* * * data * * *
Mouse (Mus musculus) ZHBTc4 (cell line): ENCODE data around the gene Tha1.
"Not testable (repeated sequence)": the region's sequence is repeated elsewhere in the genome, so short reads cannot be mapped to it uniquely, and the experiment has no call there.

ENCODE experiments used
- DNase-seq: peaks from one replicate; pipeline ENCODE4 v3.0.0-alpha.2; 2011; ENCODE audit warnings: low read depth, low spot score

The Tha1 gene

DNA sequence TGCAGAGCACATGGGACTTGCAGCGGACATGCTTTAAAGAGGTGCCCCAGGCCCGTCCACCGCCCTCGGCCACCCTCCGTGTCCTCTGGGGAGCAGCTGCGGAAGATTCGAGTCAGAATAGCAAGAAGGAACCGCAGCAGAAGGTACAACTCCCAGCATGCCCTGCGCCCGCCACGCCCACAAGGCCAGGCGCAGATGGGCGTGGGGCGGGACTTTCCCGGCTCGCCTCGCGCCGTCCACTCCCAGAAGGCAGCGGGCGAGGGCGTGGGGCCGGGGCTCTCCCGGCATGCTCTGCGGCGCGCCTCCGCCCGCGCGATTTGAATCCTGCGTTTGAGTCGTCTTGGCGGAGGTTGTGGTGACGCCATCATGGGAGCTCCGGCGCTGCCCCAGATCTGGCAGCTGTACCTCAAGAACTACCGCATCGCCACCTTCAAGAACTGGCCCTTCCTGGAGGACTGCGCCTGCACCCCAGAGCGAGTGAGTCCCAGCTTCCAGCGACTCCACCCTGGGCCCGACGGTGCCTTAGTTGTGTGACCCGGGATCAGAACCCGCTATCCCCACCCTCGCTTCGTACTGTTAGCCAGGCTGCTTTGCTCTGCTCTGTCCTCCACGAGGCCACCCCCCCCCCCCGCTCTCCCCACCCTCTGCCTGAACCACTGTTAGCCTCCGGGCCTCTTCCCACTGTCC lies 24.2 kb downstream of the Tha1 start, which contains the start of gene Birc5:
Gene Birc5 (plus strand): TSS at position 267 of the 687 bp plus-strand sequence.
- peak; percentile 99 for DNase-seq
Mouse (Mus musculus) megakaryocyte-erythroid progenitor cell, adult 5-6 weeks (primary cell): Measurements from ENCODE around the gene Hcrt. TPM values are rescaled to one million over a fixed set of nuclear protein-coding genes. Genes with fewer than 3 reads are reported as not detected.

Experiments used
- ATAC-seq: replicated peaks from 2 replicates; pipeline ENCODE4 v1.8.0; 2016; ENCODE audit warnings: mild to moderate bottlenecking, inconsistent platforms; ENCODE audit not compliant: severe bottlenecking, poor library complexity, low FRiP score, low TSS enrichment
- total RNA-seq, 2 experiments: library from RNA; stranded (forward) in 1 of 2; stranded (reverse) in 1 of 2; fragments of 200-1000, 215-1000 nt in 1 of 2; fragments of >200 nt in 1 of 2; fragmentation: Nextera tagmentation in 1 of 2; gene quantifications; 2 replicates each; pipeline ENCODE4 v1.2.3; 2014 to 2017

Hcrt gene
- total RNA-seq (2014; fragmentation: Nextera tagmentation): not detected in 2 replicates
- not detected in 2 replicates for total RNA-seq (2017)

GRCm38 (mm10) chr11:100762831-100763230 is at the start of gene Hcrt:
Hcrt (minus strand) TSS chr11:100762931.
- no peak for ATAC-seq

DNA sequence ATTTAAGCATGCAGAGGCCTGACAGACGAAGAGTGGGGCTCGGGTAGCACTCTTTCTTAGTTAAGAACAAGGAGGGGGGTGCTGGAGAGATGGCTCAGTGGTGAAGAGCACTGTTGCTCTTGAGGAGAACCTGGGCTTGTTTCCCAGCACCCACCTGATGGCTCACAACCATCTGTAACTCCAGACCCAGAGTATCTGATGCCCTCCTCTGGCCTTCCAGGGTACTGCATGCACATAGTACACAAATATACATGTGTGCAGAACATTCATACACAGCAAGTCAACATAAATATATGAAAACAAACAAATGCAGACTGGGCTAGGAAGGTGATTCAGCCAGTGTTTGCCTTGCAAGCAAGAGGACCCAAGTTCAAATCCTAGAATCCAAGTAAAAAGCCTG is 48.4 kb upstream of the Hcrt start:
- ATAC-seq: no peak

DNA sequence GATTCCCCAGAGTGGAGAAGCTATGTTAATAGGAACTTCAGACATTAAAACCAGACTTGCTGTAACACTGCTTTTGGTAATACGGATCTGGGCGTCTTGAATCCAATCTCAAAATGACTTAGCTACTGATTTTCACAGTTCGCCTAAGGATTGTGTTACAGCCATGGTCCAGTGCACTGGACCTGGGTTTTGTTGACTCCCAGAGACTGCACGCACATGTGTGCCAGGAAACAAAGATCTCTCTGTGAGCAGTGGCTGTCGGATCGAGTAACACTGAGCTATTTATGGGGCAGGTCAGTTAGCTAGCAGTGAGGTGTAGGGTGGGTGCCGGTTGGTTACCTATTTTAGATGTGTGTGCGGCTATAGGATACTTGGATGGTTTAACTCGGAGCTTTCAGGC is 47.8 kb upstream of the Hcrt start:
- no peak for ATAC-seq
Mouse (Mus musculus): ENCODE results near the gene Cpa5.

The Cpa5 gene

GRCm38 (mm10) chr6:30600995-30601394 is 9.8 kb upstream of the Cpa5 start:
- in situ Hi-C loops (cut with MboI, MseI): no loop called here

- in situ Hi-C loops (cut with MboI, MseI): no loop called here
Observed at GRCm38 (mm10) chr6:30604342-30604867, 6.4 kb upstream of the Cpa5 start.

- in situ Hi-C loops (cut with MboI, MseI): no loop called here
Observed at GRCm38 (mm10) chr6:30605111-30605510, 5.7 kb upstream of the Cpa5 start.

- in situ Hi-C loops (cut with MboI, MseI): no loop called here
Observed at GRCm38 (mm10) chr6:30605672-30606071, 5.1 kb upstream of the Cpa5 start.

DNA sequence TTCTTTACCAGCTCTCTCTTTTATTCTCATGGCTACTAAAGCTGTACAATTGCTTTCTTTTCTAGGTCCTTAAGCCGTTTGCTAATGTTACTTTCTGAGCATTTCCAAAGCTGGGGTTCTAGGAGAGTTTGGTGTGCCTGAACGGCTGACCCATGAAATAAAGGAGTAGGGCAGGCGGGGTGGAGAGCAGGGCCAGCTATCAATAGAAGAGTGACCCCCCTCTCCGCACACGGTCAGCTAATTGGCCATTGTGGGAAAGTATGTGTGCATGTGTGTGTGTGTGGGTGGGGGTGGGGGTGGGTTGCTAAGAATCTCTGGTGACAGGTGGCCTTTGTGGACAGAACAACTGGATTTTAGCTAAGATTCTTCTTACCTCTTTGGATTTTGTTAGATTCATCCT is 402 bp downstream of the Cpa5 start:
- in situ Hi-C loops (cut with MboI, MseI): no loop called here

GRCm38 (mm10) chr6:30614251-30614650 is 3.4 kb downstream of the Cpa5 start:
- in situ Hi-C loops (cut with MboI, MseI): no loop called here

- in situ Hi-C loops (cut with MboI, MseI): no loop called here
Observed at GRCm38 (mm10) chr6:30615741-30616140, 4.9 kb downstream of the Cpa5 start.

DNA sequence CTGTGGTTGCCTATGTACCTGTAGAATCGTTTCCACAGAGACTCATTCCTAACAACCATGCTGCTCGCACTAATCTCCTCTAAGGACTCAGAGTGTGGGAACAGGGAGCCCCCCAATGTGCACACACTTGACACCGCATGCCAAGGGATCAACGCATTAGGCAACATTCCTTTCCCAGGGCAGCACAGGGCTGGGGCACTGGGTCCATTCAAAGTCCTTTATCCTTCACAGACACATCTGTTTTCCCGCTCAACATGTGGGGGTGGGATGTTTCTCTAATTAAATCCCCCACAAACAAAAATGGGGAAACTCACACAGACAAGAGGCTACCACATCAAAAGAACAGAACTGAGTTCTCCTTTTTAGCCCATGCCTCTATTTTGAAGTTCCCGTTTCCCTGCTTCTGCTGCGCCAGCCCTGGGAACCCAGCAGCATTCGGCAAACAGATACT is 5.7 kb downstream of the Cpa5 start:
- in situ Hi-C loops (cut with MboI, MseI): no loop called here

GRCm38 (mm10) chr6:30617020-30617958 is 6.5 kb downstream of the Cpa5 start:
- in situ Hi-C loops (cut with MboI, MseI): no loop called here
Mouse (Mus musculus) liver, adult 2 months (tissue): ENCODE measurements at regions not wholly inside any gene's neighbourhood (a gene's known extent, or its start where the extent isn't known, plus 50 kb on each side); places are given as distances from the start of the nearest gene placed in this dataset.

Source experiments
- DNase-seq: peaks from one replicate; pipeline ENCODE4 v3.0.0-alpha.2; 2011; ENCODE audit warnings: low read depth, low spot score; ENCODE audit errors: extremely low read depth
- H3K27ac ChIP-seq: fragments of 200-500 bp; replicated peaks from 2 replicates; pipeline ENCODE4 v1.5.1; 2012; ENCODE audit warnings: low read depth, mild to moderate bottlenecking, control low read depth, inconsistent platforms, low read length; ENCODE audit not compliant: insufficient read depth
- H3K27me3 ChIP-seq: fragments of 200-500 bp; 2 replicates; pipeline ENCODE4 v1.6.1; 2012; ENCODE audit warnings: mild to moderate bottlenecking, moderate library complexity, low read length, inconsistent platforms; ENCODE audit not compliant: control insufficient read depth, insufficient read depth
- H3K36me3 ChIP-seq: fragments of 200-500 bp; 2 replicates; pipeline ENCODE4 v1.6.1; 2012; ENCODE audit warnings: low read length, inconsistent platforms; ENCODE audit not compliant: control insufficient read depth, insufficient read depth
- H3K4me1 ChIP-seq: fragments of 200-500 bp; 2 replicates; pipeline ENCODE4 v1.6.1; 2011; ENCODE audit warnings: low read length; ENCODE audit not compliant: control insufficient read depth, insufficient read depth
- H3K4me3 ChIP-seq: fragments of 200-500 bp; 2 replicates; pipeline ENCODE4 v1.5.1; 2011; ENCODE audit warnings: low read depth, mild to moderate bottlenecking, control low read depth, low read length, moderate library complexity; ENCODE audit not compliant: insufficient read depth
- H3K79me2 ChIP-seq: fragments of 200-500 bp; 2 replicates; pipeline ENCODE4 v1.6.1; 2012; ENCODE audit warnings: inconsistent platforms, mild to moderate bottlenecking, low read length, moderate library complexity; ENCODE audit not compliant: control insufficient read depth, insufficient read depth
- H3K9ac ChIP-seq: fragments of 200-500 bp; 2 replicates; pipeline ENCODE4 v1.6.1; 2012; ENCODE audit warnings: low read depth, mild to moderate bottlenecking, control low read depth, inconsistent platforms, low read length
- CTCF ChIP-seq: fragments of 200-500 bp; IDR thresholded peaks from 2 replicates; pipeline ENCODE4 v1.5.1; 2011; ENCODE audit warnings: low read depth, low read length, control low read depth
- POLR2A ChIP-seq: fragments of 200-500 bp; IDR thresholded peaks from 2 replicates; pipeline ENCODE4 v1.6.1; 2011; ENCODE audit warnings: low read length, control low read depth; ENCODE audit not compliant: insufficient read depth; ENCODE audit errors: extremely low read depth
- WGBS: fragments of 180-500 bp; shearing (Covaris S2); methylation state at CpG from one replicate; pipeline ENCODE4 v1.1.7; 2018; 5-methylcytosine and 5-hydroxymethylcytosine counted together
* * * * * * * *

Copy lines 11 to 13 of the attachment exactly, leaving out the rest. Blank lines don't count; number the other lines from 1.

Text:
- ATAC-seq: replicated peaks from 2 replicates; pipeline ENCODE4 v1.8.0; 2016; ENCODE audit warnings: mild to moderate bottlenecking, inconsistent platforms; ENCODE audit not compliant: severe bottlenecking, poor library complexity, low FRiP score, low TSS enrichment
- total RNA-seq, 2 experiments: library from RNA; stranded (forward) in 1 of 2; stranded (reverse) in 1 of 2; fragments of 200-1000, 215-1000 nt in 1 of 2; fragments of >200 nt in 1 of 2; fragmentation: Nextera tagmentation in 1 of 2; gene quantifications; 2 replicates each; pipeline ENCODE4 v1.2.3; 2014 to 2017

Hcrt gene